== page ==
This article examines the relation between witchcraft suppression institutions in southern Tanzania and the entrenchment of witchcraft. While practices against witches are acclaimed as a public good by grateful residents, such practices actually contribute to the institutionalization of witchcraft in the area. Witchcraft and practices to expose it and suppress it should be considered as part of a single system. Witchcraft as a system has serious social and political consequences, among these being its normativity, the expectation that misfortune and negative social relations are both cause and consequence of witchcraft. The expectation that witchcraft is an accepted fact of daily life in African communities is not confined to communities where witchcraft is an issue but extends to academic and, in particular, to anthropological discourse about Africa. Disciplinary blinds prioritizing culture may contribute to our reluctance to assess the consequences of what we see, and hence to the institutionalization of witchcraft in anthropology. Copyright © 2005 SAGE Publications.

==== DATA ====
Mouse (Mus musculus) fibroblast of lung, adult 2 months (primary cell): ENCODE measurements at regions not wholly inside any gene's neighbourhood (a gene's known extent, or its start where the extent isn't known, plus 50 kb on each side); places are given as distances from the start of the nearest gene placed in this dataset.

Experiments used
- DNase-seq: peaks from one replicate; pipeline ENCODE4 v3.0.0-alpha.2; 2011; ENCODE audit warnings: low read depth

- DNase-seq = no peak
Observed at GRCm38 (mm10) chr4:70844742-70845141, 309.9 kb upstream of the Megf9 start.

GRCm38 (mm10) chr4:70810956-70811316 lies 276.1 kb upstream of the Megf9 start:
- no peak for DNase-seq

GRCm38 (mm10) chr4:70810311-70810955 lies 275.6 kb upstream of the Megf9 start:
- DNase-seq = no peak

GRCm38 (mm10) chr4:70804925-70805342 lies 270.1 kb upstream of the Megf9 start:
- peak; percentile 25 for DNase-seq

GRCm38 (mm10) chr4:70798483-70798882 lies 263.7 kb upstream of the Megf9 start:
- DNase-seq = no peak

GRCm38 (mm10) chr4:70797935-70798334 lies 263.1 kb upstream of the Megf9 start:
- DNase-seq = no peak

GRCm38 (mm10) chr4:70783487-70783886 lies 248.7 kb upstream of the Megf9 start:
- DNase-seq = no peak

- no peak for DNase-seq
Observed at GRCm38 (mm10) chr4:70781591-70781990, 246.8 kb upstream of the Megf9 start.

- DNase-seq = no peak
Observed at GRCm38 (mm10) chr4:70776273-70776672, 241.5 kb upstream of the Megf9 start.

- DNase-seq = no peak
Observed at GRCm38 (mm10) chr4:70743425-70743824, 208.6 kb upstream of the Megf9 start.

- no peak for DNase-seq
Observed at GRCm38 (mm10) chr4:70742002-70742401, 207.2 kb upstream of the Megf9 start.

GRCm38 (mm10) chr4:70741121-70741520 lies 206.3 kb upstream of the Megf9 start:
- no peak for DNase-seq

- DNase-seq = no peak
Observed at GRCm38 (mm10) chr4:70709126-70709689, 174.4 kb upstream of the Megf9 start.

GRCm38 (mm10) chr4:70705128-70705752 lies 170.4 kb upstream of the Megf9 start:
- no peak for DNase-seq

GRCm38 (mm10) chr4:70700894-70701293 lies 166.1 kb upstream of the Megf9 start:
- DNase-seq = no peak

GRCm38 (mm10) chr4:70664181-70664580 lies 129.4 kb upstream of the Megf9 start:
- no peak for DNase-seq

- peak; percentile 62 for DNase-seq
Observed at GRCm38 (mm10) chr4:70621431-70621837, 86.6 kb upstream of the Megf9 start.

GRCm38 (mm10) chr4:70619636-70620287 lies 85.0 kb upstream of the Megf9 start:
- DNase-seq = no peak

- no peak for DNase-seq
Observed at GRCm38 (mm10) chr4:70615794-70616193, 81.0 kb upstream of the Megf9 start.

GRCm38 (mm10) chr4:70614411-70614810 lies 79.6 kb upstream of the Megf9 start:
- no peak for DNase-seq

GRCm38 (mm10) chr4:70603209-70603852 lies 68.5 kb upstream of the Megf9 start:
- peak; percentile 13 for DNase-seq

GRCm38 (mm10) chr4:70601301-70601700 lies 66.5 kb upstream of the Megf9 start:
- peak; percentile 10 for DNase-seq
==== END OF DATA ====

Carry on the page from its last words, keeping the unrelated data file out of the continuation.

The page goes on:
- Public administration
- Traditional healing